But Mercedes didn't originate as a car name. Mercedes is actually a traditional Spanish name that means "mercies." It refers to one of the titles of the Virgin Mary: "Maria de las Mercedes," or "Mary of Mercies." (The Spanish names Dolores, Remedios and Milagros -- meaning sorrows, remedies and miracles -- have similar origins.)
The name Mercedes has been moderately popular in the U.S. for well over a century. In terms of past few decades, the name reached an apex in the early 1990s and has been declining slowly in popularity ever since. Here's how the name has ranked over the last ten years:
2006 - 440th most popular name for U.S. baby girls
2005 - 385th
2004 - 339th
2003 - 333rd
2002 - 293rd
2001 - 284th
2000 - 285th
1999 - 263rd
1998 - 224th
1997 - 241st
How did Mercedes become so inextricably connected to cars in the first place? Through a little girl named Mercedes Jellinek (1889-1929), who happened to be the daughter of wealthy Austrian automobile entrepreneur Emil Jellinek (1853-1901).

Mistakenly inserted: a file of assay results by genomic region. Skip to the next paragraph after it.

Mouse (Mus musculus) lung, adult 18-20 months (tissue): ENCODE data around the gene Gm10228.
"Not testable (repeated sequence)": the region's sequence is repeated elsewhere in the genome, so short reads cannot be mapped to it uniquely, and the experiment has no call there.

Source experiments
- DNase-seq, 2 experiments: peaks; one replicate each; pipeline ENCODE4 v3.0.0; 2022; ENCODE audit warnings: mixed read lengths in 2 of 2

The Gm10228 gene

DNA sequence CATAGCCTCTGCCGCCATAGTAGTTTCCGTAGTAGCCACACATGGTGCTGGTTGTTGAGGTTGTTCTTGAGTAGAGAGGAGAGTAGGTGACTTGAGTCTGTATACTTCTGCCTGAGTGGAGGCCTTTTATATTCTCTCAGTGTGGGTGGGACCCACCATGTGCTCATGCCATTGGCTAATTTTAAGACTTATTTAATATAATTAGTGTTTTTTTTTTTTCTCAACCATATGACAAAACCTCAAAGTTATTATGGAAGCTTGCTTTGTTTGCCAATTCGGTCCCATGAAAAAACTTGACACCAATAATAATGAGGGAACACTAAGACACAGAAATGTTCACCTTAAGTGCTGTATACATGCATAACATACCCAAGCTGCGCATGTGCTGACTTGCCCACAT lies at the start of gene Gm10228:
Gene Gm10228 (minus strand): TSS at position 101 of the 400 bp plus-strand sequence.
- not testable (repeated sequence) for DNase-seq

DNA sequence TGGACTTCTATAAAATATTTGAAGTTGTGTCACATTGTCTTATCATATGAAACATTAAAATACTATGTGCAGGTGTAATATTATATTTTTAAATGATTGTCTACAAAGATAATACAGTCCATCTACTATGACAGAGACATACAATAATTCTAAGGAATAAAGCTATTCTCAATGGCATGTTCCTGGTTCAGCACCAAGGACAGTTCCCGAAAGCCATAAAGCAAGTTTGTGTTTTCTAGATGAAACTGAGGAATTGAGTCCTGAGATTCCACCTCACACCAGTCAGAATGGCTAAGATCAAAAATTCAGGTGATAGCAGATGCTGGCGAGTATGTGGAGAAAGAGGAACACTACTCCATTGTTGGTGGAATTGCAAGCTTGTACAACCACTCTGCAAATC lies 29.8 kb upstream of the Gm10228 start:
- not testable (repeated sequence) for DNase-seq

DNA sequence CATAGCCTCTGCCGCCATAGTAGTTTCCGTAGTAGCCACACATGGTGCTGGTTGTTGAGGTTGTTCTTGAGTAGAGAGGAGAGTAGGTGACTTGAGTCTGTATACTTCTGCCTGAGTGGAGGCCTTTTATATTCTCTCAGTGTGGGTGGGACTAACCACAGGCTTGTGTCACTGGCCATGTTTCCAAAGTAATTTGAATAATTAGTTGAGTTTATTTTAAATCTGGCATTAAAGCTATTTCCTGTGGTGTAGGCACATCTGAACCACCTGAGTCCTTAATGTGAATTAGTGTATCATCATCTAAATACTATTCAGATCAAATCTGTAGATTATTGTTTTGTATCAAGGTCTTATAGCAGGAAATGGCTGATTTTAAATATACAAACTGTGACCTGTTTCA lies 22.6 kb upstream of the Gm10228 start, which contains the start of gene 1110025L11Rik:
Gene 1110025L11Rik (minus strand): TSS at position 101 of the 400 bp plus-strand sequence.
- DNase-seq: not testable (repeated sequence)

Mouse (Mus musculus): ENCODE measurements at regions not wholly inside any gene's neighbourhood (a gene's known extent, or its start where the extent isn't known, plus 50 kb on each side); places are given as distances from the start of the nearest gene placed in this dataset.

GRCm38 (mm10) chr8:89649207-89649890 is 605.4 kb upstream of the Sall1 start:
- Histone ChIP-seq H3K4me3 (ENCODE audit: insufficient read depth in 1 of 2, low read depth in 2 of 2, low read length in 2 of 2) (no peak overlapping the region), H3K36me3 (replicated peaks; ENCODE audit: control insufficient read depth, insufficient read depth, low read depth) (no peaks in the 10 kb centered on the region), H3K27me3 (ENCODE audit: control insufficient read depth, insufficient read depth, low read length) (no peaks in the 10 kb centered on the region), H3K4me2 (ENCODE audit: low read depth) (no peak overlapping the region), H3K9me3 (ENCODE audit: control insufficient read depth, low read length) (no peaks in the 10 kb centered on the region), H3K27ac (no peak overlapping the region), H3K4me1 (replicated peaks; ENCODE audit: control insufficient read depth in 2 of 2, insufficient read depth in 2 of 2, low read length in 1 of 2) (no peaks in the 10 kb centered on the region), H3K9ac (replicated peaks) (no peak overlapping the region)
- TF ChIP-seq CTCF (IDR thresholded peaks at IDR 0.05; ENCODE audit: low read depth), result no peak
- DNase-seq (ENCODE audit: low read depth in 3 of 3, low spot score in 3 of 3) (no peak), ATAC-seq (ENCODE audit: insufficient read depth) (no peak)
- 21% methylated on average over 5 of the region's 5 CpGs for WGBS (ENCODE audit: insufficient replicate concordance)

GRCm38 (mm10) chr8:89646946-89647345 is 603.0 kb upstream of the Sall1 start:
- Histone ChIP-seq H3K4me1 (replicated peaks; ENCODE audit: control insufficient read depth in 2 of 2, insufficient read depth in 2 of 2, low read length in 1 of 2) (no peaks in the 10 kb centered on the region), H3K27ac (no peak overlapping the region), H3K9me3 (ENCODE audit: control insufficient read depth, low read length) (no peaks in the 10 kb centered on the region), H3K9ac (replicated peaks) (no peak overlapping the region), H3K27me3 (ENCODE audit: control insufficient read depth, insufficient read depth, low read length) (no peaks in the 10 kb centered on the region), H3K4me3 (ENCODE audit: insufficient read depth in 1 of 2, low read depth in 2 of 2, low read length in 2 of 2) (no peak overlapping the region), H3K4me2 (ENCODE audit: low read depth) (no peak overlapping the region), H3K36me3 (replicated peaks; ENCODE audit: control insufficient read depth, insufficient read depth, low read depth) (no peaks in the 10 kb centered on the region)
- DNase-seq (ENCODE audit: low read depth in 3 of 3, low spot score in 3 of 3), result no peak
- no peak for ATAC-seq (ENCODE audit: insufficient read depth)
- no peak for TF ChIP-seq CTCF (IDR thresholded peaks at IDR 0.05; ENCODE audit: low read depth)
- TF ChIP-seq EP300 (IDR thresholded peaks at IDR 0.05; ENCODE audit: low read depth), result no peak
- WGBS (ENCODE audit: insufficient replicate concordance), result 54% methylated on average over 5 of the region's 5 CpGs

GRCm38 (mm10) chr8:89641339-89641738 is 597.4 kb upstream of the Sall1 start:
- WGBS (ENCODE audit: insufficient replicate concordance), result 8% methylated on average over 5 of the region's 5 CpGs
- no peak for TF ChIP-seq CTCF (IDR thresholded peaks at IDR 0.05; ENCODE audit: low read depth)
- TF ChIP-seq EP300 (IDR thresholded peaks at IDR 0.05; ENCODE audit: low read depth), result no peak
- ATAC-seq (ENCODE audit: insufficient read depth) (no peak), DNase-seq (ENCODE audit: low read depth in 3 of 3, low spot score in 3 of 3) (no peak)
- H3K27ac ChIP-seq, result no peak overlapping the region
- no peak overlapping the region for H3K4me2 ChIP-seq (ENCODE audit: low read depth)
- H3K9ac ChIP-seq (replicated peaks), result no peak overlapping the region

Emil commissioned the German company Daimler Motoren Gesellschaft to create a line of racing cars with a custom-designed engine. The engine was officially dubbed the Daimler-Mercedes, after Emil's daughter. The racing car model that utilized the engine was consequently named the Mercedes 35 hp.
Daimler legally registered the name Mercedes in 1902, meaning that 'Mercedes' has officially been owned and used by Daimler for over a century.
Mercedes is so strongly associated with automobiles that its original link to religion has been largely eclipsed. Because of this, Mercedes is a name that tends to polarize expectant parents: some find the car connection unappealing, while others see it as modern and fun.
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